Make sure you remove all the tinsel before putting out your tree. Plus: Time to license your pup, and beware of scammers
Oh Tannen-gone: Tewksbury residents can put their trees out for pickup the week of Jan. 9. Leave the tree curbside before 7 a.m. on your street’s regular trash pickup day. Christmas trees must be free of tinsel and ornaments, and please do not use plastic bags as they will not be picked up. If your tree is not collected, you can call Republic Services at 800-442-9006. Please consult the Recycling Calendar for more info.
Off to the races: Town offices and the Library will be closed on Monday, Jan. 2 in observance of New Year’s Day. The Clerk’s office reopens at 7:30 a.m. and will have nomination papers available for residents interested in running for office. Nine seats are available, and 50 signatures from registered voters are required.
Paw (license) patrol: All dogs over six months must be licensed annually. Costs vary but rise by $5 on March 15. A rabies certificate and various other paperwork need to be on file, and you can license by mail, in person or online. Learn more.
Tree talk: The Tewksbury Winter Tree Walk will wind down next week. Be sure to get out to the Pinnacle Trails, Chandler Well Fields and Rogers Park to see the decorated trees by Tewksbury nonprofits. Why not plan your “First Walk” of 2023 to be one exploring the town’s open spaces? Find more info and trail maps here.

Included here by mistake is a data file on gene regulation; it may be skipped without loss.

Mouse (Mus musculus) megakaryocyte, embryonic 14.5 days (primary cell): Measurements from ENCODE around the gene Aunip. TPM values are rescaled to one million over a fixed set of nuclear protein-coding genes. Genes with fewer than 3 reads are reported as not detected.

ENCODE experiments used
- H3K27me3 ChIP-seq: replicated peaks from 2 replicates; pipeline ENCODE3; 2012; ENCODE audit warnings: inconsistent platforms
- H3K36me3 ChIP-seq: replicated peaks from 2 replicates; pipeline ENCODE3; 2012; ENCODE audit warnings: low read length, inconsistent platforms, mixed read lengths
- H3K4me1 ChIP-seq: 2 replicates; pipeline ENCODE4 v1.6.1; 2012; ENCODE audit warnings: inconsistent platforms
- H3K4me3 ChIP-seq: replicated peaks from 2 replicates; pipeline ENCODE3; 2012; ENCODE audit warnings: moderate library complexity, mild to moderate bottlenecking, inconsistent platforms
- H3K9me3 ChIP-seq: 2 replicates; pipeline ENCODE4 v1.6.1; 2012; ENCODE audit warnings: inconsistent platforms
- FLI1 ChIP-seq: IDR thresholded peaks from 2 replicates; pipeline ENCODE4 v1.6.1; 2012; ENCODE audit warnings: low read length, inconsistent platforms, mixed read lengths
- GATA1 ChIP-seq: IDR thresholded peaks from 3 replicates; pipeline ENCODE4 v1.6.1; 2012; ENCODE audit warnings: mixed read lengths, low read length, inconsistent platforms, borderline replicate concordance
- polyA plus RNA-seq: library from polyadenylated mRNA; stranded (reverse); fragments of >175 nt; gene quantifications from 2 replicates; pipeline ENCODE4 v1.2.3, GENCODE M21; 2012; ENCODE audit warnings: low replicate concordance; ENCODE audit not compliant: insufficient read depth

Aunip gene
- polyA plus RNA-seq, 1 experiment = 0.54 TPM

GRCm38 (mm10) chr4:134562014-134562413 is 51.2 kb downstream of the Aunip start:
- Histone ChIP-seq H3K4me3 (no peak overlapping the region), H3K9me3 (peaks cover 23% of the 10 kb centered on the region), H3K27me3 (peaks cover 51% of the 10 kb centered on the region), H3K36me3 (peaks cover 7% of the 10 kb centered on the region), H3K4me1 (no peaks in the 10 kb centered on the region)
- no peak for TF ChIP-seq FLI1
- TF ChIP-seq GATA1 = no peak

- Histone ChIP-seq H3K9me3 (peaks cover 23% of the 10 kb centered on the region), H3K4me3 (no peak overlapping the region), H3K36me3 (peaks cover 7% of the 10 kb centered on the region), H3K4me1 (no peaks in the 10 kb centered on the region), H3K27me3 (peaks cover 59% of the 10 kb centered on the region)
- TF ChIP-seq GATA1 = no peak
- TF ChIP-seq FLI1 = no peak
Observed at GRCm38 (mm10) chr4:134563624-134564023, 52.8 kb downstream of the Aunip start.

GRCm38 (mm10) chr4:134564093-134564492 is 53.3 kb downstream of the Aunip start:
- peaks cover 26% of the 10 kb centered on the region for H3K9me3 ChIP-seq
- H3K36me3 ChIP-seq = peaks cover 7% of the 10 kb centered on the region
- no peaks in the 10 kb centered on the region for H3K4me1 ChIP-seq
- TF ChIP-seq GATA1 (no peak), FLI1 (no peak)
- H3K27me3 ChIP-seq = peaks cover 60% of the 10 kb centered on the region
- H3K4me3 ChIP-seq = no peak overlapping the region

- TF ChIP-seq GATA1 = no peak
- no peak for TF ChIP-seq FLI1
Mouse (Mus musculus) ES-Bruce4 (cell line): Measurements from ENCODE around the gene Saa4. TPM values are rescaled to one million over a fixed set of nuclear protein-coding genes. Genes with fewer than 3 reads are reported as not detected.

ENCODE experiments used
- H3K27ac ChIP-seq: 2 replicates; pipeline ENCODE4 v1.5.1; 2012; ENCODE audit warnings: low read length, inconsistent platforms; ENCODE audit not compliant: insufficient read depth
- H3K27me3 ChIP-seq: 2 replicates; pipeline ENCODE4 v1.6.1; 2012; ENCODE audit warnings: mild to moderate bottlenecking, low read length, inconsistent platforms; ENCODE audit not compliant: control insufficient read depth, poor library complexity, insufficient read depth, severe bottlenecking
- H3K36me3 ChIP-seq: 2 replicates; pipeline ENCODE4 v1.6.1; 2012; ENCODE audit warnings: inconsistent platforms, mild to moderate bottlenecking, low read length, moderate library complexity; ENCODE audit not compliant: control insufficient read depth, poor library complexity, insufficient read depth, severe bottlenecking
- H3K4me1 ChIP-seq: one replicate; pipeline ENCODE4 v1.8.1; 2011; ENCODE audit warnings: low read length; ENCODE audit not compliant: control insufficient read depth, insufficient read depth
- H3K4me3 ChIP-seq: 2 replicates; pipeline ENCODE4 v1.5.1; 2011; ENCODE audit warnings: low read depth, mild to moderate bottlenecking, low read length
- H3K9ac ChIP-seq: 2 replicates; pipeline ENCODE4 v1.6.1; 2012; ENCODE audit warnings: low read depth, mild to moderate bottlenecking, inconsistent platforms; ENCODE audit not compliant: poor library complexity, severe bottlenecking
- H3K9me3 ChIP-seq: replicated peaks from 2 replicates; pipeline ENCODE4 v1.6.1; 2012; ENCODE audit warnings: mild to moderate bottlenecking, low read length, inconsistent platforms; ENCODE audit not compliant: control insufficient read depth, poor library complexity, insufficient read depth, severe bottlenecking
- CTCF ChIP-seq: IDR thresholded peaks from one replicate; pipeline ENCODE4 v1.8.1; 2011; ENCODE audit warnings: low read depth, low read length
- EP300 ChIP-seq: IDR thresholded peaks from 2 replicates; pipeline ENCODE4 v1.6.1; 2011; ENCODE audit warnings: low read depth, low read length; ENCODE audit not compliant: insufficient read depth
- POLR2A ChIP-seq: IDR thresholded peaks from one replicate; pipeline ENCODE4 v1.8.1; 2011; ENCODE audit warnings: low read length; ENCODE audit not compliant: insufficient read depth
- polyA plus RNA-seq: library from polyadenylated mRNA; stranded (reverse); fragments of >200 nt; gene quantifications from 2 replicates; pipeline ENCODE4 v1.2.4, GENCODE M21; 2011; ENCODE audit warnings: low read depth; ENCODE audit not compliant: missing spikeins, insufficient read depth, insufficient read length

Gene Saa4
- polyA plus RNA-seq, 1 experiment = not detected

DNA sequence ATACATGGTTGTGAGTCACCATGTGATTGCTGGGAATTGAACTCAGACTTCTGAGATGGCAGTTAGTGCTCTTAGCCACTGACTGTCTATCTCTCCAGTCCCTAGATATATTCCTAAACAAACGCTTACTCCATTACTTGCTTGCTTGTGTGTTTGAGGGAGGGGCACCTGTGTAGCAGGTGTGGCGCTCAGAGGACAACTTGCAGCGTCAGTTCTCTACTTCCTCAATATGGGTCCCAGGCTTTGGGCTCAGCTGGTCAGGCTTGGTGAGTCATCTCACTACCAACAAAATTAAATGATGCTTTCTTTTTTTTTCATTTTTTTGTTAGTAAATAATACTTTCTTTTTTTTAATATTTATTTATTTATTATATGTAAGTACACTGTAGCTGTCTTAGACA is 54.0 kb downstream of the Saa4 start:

Restaurant shuffle: Residents who enjoyed Code 1 BBQ at the Community Market this summer can now get their brisket fix year round at 211 Main St. in Wilmington, next to Casablanca. Code 1 has taken over the storefront that formerly housed LaRosa, which is moving to the former Panera across the street. There will be a ribbon cutting for Code 1 at 11 a.m. on Tuesday.
Scam alert: Finally, a Merrimac resident was scammed out of $18,000 just before Christmas. The resident received a telephone call from an individual claiming to be a grandchild who was in jail. The caller claimed he needed $18,000 in bail money, and had the grandmother speak to a second individual who claimed to be her grandchild’s attorney.
MPD shared the following tips from the Federal Trade Commission regarding these scams:
- Resist the urge to act immediately, no matter how dramatic the story is.
- Verify the person’s identity by asking questions that a stranger couldn’t possibly answer.
- Call a phone number for your family member or friend that you know to be genuine.
- Check the story out with someone else in your family or circle of friends, even if you’ve been told to keep it a secret.
- Don’t wire money or send a check or money order by overnight delivery or courier.
- Report possible fraud at ftc.gov/complaint or by calling 1-877-FTC-HELP.
For more information on grandparent and bail scams, click here. Residents who believe they may have fallen victim to such a scam are encouraged to contact their local police department.